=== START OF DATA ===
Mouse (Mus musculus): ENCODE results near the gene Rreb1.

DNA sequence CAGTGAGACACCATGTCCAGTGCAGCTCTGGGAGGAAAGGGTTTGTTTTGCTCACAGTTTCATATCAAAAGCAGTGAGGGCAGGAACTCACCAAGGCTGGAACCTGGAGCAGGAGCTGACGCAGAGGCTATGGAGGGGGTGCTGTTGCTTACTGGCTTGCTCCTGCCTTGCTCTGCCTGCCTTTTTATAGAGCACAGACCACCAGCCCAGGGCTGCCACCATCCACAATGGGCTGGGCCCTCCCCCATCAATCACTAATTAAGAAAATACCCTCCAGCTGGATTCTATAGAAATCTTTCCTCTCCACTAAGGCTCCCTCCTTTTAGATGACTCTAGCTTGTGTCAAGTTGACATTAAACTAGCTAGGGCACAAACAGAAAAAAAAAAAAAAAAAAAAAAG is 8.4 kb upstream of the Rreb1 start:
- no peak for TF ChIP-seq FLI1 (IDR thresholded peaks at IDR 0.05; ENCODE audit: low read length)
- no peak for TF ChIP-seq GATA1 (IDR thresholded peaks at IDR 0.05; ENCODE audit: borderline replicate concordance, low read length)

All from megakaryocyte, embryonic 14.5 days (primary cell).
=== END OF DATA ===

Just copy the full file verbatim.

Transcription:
Mouse (Mus musculus): ENCODE results near the gene Rreb1.

DNA sequence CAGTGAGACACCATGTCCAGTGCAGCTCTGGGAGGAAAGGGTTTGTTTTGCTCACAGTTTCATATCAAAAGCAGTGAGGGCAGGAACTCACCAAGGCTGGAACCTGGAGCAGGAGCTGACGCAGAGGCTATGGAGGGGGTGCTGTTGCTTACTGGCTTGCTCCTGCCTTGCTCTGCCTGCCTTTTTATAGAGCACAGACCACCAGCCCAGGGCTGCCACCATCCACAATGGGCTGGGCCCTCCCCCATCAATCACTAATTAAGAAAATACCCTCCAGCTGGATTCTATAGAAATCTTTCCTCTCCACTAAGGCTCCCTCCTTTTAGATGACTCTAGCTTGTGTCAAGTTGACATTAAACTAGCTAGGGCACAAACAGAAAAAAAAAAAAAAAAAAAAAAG is 8.4 kb upstream of the Rreb1 start:
- no peak for TF ChIP-seq FLI1 (IDR thresholded peaks at IDR 0.05; ENCODE audit: low read length)
- no peak for TF ChIP-seq GATA1 (IDR thresholded peaks at IDR 0.05; ENCODE audit: borderline replicate concordance, low read length)

All from megakaryocyte, embryonic 14.5 days (primary cell).